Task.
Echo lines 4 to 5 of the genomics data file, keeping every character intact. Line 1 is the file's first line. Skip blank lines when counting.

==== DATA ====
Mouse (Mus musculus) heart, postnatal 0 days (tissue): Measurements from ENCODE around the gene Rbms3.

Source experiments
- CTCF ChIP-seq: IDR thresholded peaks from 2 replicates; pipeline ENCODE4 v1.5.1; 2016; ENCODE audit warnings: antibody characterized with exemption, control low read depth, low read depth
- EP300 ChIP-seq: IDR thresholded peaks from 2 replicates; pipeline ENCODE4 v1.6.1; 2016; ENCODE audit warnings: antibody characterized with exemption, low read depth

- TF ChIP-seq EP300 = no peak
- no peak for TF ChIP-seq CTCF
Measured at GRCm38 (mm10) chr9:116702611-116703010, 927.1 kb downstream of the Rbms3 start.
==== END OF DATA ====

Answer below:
- EP300 ChIP-seq: IDR thresholded peaks from 2 replicates; pipeline ENCODE4 v1.6.1; 2016; ENCODE audit warnings: antibody characterized with exemption, low read depth

- TF ChIP-seq EP300 = no peak